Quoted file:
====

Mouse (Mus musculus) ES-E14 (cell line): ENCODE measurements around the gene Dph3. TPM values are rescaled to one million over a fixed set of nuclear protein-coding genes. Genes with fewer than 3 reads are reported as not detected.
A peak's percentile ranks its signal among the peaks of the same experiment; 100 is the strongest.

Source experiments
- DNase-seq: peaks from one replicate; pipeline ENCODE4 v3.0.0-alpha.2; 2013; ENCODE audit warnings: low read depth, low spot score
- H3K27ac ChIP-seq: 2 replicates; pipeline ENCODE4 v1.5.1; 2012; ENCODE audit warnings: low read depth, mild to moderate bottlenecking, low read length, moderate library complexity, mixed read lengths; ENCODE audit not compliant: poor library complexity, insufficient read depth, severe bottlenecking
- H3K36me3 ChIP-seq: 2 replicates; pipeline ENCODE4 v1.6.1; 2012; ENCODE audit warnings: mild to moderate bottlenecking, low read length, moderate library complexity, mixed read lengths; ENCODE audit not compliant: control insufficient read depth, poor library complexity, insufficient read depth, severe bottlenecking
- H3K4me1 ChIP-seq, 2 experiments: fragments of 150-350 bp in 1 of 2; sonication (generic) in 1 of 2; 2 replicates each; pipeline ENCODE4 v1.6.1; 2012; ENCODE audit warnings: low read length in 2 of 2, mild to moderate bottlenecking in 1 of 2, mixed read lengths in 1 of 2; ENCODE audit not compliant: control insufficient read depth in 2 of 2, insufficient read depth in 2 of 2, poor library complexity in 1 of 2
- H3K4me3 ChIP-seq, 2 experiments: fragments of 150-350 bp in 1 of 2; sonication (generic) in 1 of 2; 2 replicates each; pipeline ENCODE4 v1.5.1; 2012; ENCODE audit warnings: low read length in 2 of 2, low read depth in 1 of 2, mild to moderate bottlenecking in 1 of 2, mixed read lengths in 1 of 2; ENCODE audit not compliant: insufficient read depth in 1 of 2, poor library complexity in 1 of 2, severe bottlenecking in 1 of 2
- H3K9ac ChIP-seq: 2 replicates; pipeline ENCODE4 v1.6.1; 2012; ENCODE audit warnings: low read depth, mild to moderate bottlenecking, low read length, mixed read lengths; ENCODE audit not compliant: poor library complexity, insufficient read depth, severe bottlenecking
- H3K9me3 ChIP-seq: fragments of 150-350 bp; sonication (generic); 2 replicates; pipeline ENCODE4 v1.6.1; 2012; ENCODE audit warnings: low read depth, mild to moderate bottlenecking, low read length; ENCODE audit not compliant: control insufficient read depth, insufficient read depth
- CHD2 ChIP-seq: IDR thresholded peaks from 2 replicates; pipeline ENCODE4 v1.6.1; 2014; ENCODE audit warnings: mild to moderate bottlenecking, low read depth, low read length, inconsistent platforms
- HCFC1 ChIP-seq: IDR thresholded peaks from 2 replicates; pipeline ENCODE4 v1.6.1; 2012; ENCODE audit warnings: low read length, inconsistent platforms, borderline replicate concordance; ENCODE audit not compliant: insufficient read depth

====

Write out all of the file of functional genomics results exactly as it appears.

Mouse (Mus musculus) ES-E14 (cell line): ENCODE measurements around the gene Dph3. TPM values are rescaled to one million over a fixed set of nuclear protein-coding genes. Genes with fewer than 3 reads are reported as not detected.
A peak's percentile ranks its signal among the peaks of the same experiment; 100 is the strongest.

Source experiments
- DNase-seq: peaks from one replicate; pipeline ENCODE4 v3.0.0-alpha.2; 2013; ENCODE audit warnings: low read depth, low spot score
- H3K27ac ChIP-seq: 2 replicates; pipeline ENCODE4 v1.5.1; 2012; ENCODE audit warnings: low read depth, mild to moderate bottlenecking, low read length, moderate library complexity, mixed read lengths; ENCODE audit not compliant: poor library complexity, insufficient read depth, severe bottlenecking
- H3K36me3 ChIP-seq: 2 replicates; pipeline ENCODE4 v1.6.1; 2012; ENCODE audit warnings: mild to moderate bottlenecking, low read length, moderate library complexity, mixed read lengths; ENCODE audit not compliant: control insufficient read depth, poor library complexity, insufficient read depth, severe bottlenecking
- H3K4me1 ChIP-seq, 2 experiments: fragments of 150-350 bp in 1 of 2; sonication (generic) in 1 of 2; 2 replicates each; pipeline ENCODE4 v1.6.1; 2012; ENCODE audit warnings: low read length in 2 of 2, mild to moderate bottlenecking in 1 of 2, mixed read lengths in 1 of 2; ENCODE audit not compliant: control insufficient read depth in 2 of 2, insufficient read depth in 2 of 2, poor library complexity in 1 of 2
- H3K4me3 ChIP-seq, 2 experiments: fragments of 150-350 bp in 1 of 2; sonication (generic) in 1 of 2; 2 replicates each; pipeline ENCODE4 v1.5.1; 2012; ENCODE audit warnings: low read length in 2 of 2, low read depth in 1 of 2, mild to moderate bottlenecking in 1 of 2, mixed read lengths in 1 of 2; ENCODE audit not compliant: insufficient read depth in 1 of 2, poor library complexity in 1 of 2, severe bottlenecking in 1 of 2
- H3K9ac ChIP-seq: 2 replicates; pipeline ENCODE4 v1.6.1; 2012; ENCODE audit warnings: low read depth, mild to moderate bottlenecking, low read length, mixed read lengths; ENCODE audit not compliant: poor library complexity, insufficient read depth, severe bottlenecking
- H3K9me3 ChIP-seq: fragments of 150-350 bp; sonication (generic); 2 replicates; pipeline ENCODE4 v1.6.1; 2012; ENCODE audit warnings: low read depth, mild to moderate bottlenecking, low read length; ENCODE audit not compliant: control insufficient read depth, insufficient read depth
- CHD2 ChIP-seq: IDR thresholded peaks from 2 replicates; pipeline ENCODE4 v1.6.1; 2014; ENCODE audit warnings: mild to moderate bottlenecking, low read depth, low read length, inconsistent platforms
- HCFC1 ChIP-seq: IDR thresholded peaks from 2 replicates; pipeline ENCODE4 v1.6.1; 2012; ENCODE audit warnings: low read length, inconsistent platforms, borderline replicate concordance; ENCODE audit not compliant: insufficient read depth